Esmo 2019 – Foundation eyes liquid biopsy rule change

New data could change liquid biopsy guidelines and boost sales, though regulatory approval would not be a bad idea.

The European Society for Medical Oncology suggests use of cancer blood assays in lung cancer only when traditional surgical biopsy does not yield enough tissue for testing. There is a chance this guidance might change – at least for some non-small cell lung cancer patients – following data on FoundationOne Liquid presented today at the 2019 Esmo conference.

The BFast trial used FoundationOne Liquid, the liquid biopsy developed by Roche’s subsidiary Foundation Medicine, to detect patients with Alk fusions who were then treated with Roche’s Alecensa. This allowed a higher objective response rate than in Alecensa’s first-line NSCLC approval trial, suggesting that the blood test is at least as good as tissue testing at finding the right patients for the drug. 


Alecensa was approved by the FDA for first-line treatment of Alk-positive NSCLC in 2017 on the strength of the Alex trial, in which it trounced Pfizer’s Xalkori in an Alk-positive population. This study used Roche’s Ventana Alk (D5F3) CDx Assay, which works via tissue staining, to identify suitable patients. Alk-positive patients are one of a few genetically defined groups in which Merck’s lung cancer juggernaut Keytruda is not recommended first line. 

The phase II/III BFast trial is an open-label study looking at various group including Ret mutants and patients with high tumour mutation burden. The data presented this morning at Esmo concern the Alk-positive cohort.

FoundationOne Liquid was used to screen 2,219 patients, picking out 119 with Alk mutations in circulating tumour DNA. 87 of these were treated with 600mg Alecensa twice daily. The idea was to prove that using the liquid biopsy has a positive effect on patient outcomes.

At a median follow-up of 12.6 months confirmed objective response rate was 87% – numerically higher than the 79% seen with Roche’s drug in the Alex trial. More than three quarters of patients were still responding after a year, also better than in Alex.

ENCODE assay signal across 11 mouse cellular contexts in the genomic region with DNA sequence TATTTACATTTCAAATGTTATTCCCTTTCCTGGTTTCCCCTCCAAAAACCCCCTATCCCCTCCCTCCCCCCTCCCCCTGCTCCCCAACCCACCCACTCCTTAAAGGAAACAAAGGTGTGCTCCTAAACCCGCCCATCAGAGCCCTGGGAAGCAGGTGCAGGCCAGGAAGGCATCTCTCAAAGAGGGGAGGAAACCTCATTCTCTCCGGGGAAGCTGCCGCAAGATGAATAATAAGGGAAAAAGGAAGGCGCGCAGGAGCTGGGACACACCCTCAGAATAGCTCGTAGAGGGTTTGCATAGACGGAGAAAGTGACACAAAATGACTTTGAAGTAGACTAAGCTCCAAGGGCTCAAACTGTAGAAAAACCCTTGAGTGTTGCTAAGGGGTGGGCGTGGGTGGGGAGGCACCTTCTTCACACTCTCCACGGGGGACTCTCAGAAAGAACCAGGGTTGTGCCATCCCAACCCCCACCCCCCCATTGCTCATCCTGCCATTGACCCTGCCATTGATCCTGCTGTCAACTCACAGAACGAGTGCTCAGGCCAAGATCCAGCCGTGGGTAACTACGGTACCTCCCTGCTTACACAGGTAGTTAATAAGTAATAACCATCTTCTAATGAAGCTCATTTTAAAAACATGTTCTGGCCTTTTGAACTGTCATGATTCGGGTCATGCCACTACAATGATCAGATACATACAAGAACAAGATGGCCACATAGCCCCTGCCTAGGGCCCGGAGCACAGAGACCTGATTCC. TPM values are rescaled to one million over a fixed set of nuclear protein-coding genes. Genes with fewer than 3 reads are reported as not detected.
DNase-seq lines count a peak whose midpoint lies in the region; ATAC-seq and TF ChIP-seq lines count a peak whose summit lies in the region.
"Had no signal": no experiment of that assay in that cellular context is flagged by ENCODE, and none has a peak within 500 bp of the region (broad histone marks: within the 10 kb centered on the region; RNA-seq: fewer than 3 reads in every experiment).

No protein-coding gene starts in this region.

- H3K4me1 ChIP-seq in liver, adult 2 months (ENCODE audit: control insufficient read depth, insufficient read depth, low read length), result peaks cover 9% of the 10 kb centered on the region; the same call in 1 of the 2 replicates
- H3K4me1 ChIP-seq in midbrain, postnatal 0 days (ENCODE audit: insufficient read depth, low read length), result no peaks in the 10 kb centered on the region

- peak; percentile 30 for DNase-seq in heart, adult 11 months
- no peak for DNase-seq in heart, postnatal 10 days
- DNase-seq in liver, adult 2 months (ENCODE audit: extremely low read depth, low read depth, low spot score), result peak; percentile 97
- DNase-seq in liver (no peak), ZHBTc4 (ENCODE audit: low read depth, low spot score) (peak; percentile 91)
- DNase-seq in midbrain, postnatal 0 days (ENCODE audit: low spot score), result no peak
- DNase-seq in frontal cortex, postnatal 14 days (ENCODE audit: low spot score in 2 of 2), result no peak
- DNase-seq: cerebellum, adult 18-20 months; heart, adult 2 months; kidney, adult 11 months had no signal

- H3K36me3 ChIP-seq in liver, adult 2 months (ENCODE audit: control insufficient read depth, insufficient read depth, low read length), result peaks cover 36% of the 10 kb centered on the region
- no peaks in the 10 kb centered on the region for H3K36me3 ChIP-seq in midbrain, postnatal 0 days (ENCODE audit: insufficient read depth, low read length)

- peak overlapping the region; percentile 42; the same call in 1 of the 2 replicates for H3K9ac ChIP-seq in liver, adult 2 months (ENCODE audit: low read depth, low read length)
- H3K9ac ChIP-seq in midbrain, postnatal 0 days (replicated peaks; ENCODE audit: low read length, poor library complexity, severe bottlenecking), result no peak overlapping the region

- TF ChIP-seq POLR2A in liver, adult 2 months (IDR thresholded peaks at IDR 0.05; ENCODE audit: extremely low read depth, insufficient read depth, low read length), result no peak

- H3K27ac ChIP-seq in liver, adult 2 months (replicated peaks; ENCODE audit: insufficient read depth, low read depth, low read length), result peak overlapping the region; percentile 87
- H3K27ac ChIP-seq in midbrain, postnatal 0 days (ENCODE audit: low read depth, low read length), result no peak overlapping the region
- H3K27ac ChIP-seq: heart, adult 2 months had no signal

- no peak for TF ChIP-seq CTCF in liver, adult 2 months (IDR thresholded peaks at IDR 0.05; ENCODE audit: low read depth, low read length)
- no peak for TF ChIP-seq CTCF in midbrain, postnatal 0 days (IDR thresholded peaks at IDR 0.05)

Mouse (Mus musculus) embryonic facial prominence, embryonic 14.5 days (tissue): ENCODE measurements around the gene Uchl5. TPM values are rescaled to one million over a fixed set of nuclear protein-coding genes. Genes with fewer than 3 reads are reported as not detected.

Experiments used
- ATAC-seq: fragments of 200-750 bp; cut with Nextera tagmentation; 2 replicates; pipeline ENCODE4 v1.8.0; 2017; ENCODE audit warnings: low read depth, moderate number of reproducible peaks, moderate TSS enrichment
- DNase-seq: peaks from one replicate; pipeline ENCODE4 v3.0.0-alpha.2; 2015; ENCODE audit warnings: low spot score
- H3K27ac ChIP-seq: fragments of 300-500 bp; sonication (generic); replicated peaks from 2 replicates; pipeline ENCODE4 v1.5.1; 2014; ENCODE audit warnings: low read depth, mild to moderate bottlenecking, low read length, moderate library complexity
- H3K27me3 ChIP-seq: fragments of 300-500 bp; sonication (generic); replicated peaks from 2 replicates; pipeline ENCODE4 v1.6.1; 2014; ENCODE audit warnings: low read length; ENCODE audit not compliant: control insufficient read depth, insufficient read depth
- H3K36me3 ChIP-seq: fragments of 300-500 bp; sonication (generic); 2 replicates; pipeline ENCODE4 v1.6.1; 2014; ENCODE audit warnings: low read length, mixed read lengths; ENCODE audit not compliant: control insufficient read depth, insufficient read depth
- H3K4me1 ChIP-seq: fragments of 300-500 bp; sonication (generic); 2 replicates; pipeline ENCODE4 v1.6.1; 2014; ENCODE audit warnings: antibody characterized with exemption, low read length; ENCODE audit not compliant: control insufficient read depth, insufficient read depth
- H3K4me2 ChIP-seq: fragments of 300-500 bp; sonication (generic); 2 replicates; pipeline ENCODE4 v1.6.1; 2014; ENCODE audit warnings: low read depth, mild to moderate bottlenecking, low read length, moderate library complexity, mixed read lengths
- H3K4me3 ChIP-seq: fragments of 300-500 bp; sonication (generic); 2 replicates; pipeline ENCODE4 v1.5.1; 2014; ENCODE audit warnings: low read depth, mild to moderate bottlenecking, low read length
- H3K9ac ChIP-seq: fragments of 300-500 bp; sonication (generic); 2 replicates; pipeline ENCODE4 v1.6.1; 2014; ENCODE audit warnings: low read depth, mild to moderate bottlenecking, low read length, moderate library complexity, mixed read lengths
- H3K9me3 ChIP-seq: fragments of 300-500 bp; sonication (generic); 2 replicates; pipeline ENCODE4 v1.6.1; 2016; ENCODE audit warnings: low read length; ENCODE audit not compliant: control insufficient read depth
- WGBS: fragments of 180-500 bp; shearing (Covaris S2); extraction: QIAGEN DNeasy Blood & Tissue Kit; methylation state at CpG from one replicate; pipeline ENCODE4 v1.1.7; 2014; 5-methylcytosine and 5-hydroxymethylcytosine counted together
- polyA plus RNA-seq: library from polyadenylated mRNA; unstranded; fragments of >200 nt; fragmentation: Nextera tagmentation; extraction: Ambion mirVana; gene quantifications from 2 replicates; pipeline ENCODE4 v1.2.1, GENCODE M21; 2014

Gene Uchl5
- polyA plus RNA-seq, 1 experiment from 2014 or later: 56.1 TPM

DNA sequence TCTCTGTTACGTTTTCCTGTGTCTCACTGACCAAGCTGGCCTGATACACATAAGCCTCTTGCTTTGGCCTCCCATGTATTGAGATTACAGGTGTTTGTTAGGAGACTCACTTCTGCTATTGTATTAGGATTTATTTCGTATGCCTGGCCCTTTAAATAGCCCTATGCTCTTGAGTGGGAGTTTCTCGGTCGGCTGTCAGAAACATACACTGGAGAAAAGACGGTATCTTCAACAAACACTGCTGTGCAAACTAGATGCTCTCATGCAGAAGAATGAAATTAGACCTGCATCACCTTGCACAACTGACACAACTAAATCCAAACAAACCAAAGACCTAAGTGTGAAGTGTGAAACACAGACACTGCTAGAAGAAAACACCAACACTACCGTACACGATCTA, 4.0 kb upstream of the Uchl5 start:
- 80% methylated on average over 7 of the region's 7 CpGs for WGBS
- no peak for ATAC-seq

In 35 patients with asymptomatic baseline CNS metastases ORR was 91%, and 12-month PFS 78%. In exploratory analyses of patients with measurable CNS lesions in the Alex trial ORR was 81%.

Comparing two separate trials is imperfect, but the data might be good enough to persuade Esmo to put FoundationOne Liquid on an equal footing with tissue biopsy. The BFast researchers concluded that the data “validate the clinical utility of blood-based next-generation sequencing as an additional method to inform clinical decision-making in Alk-positive NSCLC".


The central question is whether the higher response rate in BFast versus Alex was to do with more accurate identification of Alk mutants.

Around a quarter of NSCLC patients either have tumours that are unsuitable for biopsy, or undergo a biopsy that does not yield enough tissue for testing. If FoundationOne Liquid is as accurate as tissue testing but can be used in more patients, and those patients are then assigned targeted therapy, that would theoretically allow greater response rates. 

If Esmo is convinced to change guidelines to back FoundationOne Liquid’s use to pick out Alk-positive NSCLC patients the test will likely receive a sales fillip – though only a small one, since Alk is only one of the more than 70 genes FoundationOne Liquid assesses. 

What might provide the group with a bigger sales bump is regulatory approval. Roche almost always seeks formal clearance or approval of its diagnostics, rather than seeking them as lab-developed or homebrew tests, and Foundation has said it will fall into line with its parent company. Sooner might be better than later. 

Share This Article